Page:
by Crystal Gottfried
Edwards Aquifer directors plan to go to the 80th Texas Legislature to request an increased groundwater pumping cap that will help in protecting local spring flows.
The board of directors for the Edwards Aquifer Authority hopes that this action will assist them in being better stewards of the water supply for more than 1.7 million south Texans, and allow it to better manage the aquifer.
Board Chairman and former New Braunfels mayor, Doug Miller told the Herald-Zeitung that the agency’s legislative priorities for the Jan 7 legislative session would be to raise the pumping cap from 450,000 acre feet to 549,000 acre feet by converting junior rights into senior rights; incorporate drought reductions into the statute, including a reduction of withdrawals to 340,000 acre feet when all of the pools of the aquifer are at the most severe drought levels; ensure that the costs associated with future permit reductions are borne equally by downstream permit holders in the Guadalupe River Basin and Edwards Aquifer permit holders; and granting the authority legal ability to build recharge structures and issue bonds.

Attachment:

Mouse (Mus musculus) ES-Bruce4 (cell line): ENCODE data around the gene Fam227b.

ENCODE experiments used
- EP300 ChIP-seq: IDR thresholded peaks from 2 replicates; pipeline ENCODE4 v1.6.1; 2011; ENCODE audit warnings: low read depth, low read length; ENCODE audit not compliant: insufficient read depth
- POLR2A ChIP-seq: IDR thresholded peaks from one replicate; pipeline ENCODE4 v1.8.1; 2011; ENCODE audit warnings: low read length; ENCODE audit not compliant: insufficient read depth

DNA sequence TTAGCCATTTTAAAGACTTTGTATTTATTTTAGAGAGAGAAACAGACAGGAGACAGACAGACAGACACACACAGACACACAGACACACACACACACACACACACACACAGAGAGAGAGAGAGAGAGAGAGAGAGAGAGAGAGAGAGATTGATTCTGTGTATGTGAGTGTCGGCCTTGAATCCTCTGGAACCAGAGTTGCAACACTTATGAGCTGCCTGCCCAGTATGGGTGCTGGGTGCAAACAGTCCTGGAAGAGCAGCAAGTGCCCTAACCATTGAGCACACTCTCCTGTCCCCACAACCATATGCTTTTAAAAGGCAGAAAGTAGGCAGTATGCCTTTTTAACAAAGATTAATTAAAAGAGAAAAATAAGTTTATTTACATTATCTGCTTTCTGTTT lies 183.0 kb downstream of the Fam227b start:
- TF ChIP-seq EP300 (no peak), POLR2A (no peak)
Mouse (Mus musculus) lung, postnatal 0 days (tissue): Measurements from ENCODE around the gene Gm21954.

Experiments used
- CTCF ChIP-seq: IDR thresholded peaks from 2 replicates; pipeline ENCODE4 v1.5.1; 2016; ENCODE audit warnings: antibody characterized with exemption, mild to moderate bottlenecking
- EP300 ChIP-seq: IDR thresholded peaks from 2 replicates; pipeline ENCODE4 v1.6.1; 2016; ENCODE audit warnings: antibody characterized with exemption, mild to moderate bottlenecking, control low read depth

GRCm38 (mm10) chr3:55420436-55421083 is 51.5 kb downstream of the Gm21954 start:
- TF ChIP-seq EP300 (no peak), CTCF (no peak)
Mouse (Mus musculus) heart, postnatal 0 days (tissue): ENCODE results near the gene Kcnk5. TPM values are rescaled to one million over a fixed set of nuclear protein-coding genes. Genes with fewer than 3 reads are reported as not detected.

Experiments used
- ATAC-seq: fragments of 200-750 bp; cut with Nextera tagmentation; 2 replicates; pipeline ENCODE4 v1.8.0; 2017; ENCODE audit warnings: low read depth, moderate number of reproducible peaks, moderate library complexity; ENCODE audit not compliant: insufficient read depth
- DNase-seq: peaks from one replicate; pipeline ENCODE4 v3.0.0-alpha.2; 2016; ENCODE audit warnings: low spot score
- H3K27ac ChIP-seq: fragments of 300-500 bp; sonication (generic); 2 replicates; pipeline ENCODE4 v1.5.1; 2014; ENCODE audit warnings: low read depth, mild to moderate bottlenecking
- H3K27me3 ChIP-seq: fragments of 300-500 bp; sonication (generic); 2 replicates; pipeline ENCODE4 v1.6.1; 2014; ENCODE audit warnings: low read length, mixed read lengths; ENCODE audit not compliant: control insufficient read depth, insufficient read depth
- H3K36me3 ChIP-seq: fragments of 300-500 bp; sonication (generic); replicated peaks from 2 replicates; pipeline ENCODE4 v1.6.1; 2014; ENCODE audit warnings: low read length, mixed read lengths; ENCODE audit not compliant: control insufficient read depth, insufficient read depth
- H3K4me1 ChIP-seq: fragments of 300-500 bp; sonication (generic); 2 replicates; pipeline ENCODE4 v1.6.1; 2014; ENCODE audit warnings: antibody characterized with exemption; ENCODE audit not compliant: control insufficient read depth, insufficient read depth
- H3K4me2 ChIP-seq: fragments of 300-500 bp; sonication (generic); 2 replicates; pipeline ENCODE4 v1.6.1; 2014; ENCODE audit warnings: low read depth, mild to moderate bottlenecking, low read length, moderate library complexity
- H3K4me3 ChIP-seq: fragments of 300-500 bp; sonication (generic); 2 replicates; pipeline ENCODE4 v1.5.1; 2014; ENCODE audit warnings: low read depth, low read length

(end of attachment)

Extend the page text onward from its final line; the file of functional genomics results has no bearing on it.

Miller said that these agenda items represent “a set of core concepts that stretch across the entire Edwards Aquifer region” and pose a difficult job “considering the concepts would have to be broad enough to get different interests to buy in but not so specific that it alienates any one group.”
The legislative agenda is equally important to local interests in Comal County and Guadalupe County, according to Miller, because the New Braunfels perspective about concerns for future changes to drought rules that protect the Comal Springs will be placed in legislation that makes it more difficult to change. It would “not be subject to the whim of future board members who could determine that it’s okay to let the Comal Springs go dry.”
General Manager Robert Potts said that the authority’s general counsel would write the legislation that will be presented at a Sept 22 joint public hearing of the house and senate natural resources committees. The legislation, if passed, would meet the authority’s major needs for the entire region.
New Braunfels representative on the Edwards board, Ramon Chapa Jr., said that this next legislative session would be critical for water issues for South Texas and this region because Comal County and New Braunfels are growing so fast.
Chapa believes that balancing agriculture, industrial and municipal water interests is a “precarious job,” because the Guadalupe-Blanco River Authority may be doing one thing, the San Antonio Water System may be doing something else, and the Bexar Metropolitan Water District may be working on something altogether different.
“These issues are something we all have to work on together,” he said.